I have never seen Les Mis performed on stage in any way, unless you count the time in 2009 when I watched a ghetto videorecording of the production my old high school put on in like 2003. My experience with (and love for) Les Mis comes entirely from listening to the songs on CD or mp3 or whatever - international cast version, thanks. So the reason I went to see Les Mis at the theater was so I could get the experience of actually seeing what was happening instead of just listening to it. And I loved it!
The best performances were Anne Hathaway (I KNOW. But OH MY GOSH her I Dreamed a Dream alone was worth the price of admission. I had people tell me beforehand that it was amazing and it still blew me away.), Marius, and Eponine. Marius surprised me - the actor who plays him is, well, an actor, and I've seen him in other things so I wasn't expecting much in the singing department. But he was great. I also thought Hugh Jackman was wonderful as Jean Valjean, especially in the first Who Am I song. Wow.
Now. Russell Crowe. Let's talk. Jeremy thought Crowe was so bad that he almost got up and walked out of the theater. I thought he was fine. I thought he did a good job as that character. Could they have cast someone stronger? Almost certainly. But I've made my peace with it.
What I have NOT made my peace with is why the movie cut out the single most beautiful harmony in all of creation (well, at least all of Les Mis) - at the very end when Fantine appears to Jean Valjean, Eponine is supposed to be there too and they sing a lovely harmony together. The movie cut that out and had the Bishop pick up some of it at the very end but it wasn't enough. Hmph.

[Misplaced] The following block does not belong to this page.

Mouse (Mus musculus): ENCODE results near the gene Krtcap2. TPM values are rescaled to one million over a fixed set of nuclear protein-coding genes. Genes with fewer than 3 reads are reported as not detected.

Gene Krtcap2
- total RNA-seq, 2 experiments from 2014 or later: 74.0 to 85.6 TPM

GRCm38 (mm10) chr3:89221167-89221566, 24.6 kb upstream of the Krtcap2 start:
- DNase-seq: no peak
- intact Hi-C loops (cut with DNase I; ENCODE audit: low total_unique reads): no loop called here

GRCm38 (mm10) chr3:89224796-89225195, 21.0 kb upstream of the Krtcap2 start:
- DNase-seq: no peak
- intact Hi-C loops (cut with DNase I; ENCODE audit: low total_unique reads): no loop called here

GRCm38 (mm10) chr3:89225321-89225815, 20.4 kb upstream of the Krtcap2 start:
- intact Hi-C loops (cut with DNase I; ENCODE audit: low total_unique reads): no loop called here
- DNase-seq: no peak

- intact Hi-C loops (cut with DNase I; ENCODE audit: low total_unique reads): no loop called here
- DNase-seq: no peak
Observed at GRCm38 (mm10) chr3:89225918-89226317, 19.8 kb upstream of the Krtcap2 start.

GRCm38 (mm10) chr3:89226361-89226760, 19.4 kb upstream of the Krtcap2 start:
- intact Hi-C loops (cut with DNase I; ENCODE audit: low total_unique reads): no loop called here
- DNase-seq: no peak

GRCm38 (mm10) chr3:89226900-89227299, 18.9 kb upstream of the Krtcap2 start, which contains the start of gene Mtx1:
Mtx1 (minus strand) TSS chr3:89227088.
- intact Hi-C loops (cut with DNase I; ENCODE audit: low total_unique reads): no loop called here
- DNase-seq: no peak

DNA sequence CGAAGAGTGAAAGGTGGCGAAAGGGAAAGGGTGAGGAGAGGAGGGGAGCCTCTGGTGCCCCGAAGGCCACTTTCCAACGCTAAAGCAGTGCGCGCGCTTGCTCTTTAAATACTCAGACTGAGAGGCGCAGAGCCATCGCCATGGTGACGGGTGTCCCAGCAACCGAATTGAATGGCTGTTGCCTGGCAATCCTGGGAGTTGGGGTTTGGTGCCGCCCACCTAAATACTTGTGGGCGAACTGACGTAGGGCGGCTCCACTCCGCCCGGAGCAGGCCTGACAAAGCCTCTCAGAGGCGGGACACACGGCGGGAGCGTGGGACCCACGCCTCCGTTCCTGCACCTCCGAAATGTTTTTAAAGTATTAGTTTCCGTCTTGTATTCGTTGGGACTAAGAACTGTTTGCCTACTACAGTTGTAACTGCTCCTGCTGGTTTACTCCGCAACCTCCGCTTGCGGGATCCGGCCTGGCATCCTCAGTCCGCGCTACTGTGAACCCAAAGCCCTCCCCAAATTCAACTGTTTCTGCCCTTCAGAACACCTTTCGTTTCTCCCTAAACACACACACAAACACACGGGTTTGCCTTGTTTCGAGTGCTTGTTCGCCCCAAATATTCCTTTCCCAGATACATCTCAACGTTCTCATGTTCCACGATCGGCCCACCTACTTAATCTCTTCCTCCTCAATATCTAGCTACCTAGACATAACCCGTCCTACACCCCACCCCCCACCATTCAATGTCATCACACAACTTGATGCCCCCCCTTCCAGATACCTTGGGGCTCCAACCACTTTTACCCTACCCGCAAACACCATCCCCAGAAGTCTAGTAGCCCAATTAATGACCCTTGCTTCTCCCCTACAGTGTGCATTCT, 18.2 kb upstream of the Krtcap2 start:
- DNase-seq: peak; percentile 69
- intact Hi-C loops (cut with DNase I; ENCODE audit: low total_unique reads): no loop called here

Anyway, great movie. If you like the music, go see it.
Part B: thoughts on the experience of seeing Les Miserables.
When the movie started, there were quite a few Emiratis in attendance. Of course I knew it was possible they were legitimate fans of Les Mis, but I also know that some people want to see a movie at x time and they will buy a ticket for whatever movie that happens to be. So it wasn't surprising when after the first few minutes of Russell Crowe and Hugh Jackman singing, some of the audience members got up and left. Because if I sat down to watch a movie starring those two and it turned out to be a singing-only movie, I might be a little surprised, too.
The movie was edited. There was one noticeably abrupt cut in the film during a certain scene and it sped right up to I Dreamed a Dream. I have to wonder what the editors' standards are - how do they decide what stays and what goes?
Of course, out of the whole theater, we ended up sitting next to the one person who thought it was a good idea to bring their 1-year-old to the movie. I had to try really hard not to let that bother me. The kid was babbling and squawking and it was equal parts cute and SHUT UP. They left halfway through.